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The Population Puzzle: Understanding Total Fertility Rate

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There is information about Total Fertility Rate changing in western countries since 18th century to mid-20th century that will be discussed in this fertility| fertility rate paper. In all countries, there is a decreasing tendency in the TFR. The TFR were around 5 in these countries (like Sweden and England and Wales) during pre-industrial period. By the beginning of 20th century, the TFR decreased apparently to around 2.5 and even 2. However, it was still over 3 in Spain and Italy. There were slightly increase of TFR in Australia and three other countries while it continued decrease in other countries in 1925. Since 1925, the TFR declined to approximately 2.

During pre-industrial period (also known as stage 1 of demographic transition model), all countries shared the same feature of high TFR and high total death rate. Back to that time, “A high ‘total fertility rate’ is often the response to a high death rate as a country seeks to achieve or maintain replacement level” . People need to keep the population to prevent dying out, so they gave birth to as many children as they can to replace themselves. The economy was mainly depended on the agriculture sector. “Larger family meant larger workforce” because agriculture production just required unskilled manual labors. Therefore, the TFR was around 5 during mid-18th century and mid-19th century in almost all the countries. However, during 1803-1815, “France lost approximately 1.4 million men in Napoleonic Wars” which caused the huge imbalance in sex ratio. The dead men were usually young and the main force of reproduction. The imbalanced sex ratio also caused the increasing number of never married women that further decreased the TFR to less than 4.

After the industrial revolution, the TFR was still relatively high about 3.5 except France (around 2.5) but it declined compared to pre-industrial period. First, with the decrease in CDR and increasing costs on raising children, parents considered about the number of children they need to give birth to maximize their benefits in the countryside. They need to manage the costs of raising the children and the benefits they can get in the future. “As more education brought higher returns, parents were led to invest in more quality per child and to reduce the numbers of children to make this possible” . Also, in the urban areas, the middle-class groups thought, “too many children jeopardized the fairly high standard of living” , so they lower the TFR in order to keep their high life standards. Secondly, with the increase in education level, the mean age at first marriage increased. The fecundity for women is fixed between age 15 and 49. The later women get married, the fewer children they could give birth to. Thirdly, the popularization of cheap contraceptives and breast-feeding also help to reduce the TFR. Breast-feeding was generally accepted by women, but it can cause lactational amenorrhea that further reduced the fecundity.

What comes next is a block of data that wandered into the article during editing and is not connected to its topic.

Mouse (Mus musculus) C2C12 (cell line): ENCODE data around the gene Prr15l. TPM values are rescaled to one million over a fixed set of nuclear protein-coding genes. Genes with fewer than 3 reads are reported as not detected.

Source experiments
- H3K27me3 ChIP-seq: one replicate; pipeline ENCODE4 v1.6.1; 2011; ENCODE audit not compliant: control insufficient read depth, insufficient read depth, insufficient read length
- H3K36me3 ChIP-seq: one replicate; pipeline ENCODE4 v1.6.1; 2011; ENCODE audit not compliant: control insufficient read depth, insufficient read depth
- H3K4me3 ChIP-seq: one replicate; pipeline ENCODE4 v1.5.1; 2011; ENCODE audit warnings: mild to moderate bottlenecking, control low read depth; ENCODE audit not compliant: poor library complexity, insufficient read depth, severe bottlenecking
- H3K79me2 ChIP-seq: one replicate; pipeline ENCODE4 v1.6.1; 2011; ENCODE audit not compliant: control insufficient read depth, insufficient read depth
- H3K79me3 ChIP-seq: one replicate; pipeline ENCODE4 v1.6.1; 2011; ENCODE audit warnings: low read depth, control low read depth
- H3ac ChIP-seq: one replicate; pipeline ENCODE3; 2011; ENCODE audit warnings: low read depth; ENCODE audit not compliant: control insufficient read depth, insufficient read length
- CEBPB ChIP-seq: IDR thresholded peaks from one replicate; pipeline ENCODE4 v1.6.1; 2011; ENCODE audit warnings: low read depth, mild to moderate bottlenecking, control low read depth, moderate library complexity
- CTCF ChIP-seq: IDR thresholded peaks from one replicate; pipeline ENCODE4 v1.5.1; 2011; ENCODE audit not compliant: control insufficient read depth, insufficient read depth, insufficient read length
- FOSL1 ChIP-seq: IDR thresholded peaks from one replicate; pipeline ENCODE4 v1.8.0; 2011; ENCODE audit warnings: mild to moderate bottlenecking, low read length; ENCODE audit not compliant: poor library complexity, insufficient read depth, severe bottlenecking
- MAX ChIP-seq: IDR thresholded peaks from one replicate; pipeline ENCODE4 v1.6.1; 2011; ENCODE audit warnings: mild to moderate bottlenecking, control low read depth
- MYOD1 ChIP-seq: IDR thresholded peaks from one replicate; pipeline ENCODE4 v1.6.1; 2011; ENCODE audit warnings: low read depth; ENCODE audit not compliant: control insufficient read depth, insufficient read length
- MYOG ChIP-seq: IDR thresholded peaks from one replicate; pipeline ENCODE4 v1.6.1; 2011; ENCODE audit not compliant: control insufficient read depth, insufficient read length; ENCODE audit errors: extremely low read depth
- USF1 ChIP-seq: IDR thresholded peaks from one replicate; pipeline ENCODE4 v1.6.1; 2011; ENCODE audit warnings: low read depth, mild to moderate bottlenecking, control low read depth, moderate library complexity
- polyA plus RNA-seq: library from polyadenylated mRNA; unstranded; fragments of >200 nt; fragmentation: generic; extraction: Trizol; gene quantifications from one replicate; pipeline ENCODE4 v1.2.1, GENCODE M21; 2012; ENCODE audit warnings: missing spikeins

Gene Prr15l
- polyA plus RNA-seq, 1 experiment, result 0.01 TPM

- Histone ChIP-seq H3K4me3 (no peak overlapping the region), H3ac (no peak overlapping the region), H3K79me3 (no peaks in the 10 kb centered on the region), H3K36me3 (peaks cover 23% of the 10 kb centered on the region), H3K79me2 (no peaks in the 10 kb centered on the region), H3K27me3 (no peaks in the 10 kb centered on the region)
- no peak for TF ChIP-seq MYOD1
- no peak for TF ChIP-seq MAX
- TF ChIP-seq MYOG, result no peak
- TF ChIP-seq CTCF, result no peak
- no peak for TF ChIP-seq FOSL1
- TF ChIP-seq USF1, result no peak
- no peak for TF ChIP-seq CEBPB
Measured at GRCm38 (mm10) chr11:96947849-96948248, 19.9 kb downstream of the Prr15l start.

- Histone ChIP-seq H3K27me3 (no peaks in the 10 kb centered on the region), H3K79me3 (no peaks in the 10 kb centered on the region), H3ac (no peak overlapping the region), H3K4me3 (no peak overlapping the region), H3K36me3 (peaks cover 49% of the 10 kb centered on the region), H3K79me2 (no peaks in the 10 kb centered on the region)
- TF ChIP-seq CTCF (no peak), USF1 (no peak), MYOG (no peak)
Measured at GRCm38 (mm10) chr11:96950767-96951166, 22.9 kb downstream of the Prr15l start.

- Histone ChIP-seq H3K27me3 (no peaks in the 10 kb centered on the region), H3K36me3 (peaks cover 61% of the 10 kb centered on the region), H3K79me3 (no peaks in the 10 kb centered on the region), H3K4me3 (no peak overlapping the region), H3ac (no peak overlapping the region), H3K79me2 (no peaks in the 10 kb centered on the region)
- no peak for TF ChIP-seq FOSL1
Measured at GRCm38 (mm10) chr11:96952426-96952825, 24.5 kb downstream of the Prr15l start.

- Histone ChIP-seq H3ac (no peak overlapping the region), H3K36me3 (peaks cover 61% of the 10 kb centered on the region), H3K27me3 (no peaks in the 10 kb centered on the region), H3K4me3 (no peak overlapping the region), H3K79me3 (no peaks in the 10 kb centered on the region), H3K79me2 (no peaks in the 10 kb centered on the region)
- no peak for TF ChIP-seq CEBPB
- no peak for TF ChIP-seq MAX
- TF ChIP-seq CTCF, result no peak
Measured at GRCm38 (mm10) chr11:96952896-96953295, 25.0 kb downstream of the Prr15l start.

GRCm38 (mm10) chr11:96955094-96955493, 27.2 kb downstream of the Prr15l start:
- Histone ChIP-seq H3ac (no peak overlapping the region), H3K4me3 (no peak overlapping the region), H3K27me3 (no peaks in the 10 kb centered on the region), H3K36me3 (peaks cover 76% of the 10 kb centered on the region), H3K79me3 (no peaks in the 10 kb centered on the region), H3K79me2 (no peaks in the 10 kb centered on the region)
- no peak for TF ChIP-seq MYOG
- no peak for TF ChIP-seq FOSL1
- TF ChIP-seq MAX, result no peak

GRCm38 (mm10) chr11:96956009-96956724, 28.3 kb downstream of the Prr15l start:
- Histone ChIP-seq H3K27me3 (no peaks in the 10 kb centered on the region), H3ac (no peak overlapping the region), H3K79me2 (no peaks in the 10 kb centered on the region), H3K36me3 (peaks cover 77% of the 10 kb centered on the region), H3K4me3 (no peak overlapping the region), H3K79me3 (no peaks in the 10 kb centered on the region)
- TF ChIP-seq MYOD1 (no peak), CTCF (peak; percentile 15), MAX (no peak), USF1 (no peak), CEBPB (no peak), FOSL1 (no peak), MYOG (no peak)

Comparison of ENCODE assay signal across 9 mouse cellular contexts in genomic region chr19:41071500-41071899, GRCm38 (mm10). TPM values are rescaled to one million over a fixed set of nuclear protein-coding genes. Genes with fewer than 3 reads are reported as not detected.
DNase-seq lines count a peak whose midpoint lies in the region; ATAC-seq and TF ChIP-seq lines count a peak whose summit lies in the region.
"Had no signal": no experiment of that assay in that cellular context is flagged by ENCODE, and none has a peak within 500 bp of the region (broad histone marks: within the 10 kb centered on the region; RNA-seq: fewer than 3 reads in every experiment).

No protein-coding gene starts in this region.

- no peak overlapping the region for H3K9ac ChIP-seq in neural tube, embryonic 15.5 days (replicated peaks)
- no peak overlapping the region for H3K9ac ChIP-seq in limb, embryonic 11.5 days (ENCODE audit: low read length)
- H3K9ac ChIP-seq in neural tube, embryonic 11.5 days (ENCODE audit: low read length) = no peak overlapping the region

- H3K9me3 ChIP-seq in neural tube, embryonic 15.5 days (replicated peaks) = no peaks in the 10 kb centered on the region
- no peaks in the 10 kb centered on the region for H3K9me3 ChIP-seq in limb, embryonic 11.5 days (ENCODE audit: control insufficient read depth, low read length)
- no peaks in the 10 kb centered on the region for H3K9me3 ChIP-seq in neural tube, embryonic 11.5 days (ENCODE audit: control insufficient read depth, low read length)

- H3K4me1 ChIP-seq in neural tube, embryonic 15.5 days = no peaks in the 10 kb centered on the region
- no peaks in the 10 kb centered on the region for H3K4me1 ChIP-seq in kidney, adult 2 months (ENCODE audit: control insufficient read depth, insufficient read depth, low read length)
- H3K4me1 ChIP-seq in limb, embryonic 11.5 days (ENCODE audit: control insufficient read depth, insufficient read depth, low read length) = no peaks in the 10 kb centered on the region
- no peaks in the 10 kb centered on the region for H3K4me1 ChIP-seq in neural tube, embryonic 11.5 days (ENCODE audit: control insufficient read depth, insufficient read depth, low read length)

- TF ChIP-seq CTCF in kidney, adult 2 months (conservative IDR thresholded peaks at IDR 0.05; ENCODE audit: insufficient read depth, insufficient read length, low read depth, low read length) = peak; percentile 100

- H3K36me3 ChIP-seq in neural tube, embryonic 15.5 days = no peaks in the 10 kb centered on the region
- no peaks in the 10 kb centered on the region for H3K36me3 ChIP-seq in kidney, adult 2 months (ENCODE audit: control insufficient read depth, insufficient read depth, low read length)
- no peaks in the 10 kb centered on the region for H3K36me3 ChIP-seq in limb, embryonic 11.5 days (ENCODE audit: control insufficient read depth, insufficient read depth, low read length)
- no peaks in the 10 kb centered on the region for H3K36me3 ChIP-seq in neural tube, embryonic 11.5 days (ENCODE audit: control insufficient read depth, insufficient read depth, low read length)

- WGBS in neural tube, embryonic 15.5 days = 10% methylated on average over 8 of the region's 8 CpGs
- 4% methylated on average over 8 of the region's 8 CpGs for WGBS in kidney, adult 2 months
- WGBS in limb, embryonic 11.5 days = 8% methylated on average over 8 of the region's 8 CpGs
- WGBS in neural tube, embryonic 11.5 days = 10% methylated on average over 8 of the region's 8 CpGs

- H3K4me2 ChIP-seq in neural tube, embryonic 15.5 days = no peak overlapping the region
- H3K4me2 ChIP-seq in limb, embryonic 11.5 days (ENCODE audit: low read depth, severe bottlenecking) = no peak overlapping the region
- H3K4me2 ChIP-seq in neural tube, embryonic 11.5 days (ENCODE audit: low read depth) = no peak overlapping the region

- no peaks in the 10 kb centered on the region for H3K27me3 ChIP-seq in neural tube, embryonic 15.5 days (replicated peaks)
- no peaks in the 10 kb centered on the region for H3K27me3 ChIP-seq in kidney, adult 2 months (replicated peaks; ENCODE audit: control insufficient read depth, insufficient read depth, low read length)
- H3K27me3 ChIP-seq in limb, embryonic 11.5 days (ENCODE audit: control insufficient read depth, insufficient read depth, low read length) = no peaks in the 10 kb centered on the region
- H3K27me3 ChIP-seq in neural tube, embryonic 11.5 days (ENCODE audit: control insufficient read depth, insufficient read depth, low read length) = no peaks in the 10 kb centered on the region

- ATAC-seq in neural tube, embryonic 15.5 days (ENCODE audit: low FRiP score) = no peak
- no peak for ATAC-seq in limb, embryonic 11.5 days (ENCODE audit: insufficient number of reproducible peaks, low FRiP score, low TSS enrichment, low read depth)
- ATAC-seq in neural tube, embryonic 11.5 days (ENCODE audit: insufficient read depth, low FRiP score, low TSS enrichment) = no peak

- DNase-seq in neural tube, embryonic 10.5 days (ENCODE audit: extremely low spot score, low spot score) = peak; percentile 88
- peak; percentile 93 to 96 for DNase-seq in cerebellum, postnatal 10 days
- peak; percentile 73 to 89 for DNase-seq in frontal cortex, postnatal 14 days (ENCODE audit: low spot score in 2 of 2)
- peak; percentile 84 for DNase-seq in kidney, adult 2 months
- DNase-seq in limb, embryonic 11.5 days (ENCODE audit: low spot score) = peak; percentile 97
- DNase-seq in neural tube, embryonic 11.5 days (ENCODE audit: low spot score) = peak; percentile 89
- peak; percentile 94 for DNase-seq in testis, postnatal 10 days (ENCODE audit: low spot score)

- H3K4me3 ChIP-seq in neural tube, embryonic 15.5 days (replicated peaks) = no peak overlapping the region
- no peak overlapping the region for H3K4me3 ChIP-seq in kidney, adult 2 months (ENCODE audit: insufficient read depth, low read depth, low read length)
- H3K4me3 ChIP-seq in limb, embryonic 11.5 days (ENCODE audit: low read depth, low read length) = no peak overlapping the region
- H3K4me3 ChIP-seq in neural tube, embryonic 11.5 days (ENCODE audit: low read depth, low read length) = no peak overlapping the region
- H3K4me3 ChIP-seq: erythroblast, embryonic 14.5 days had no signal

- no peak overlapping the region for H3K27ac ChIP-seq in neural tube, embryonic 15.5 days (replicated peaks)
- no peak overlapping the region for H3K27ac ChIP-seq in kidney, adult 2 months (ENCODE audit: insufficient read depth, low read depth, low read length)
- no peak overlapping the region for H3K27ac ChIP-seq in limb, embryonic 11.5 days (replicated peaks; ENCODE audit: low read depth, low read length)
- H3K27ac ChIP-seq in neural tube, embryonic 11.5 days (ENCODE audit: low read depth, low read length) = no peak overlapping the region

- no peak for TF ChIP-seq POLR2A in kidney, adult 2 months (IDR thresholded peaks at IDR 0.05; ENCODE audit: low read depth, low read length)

After the WWI, with the huge casualty and economic slump, people put the focus back on developing economy. With the booming economy and increasing life standards, the TFR increased slightly in some countries (like Sweden, France and etc.) to replace the population lost during the war. During 1929-1933, the great depression started in America and separated to the rest of the world quickly. The decreased salary and increased unemployment rate led to the increase in divorce rate and suicide rate. The low salary was difficult to support the costs of a family. So, both the divorce rate and the number of never married people increased which then caused the reduction in TFR.

Since the slight increase in TFR in 1925, the TFR continued to decline to about 1.5-2 till 1965. This is due to the continuous increasing in education level. With high level of education, people started to regard “enjoy their own life” as the main aim in life. They would get married and give birth to children if they want, vice versa. However, there was a tiny increase in TFR in America in 1965. As a economic power with low TFR, America attracted lots of immigrants from some Asian and South American countries. These immigrants were generally young at reproductive age, and they may bring the fertility pattern from their original countries to America. The increasing life standard stimulated them to give birth to more children that boosted the TFR of America. In the rural areas, the relative low price of land may also stimulate the increase in TFR. However, the fertility pattern of the immigrants mainly depended on their level of education.

In conclusion, the changes in TFR are tightly related with socioeconomic changes. During the pre-industrial period, the TFR is high to satisfy the high CDR and the agriculture that was highly depended on labor forces. After industry revolution, the increase in medical technology and education level led the decrease in TFR. The increased education level caused the increase in mean age of first marriage that decreased the fecundity of women. The popularization of cheap contraceptives and breast-feeding helped further declined the TFR. Also, wars can decrease the TFR because the imbalance in sex ratio. However, the high salary and increase in life standards can help increase the TFR. The immigrants from developing countries can also boost the TFR.  

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The Population Puzzle: Understanding Total Fertility Rate. (2023, February 11). GradesFixer. Retrieved March 26, 2023, from
“The Population Puzzle: Understanding Total Fertility Rate.” GradesFixer, 11 Feb. 2023,
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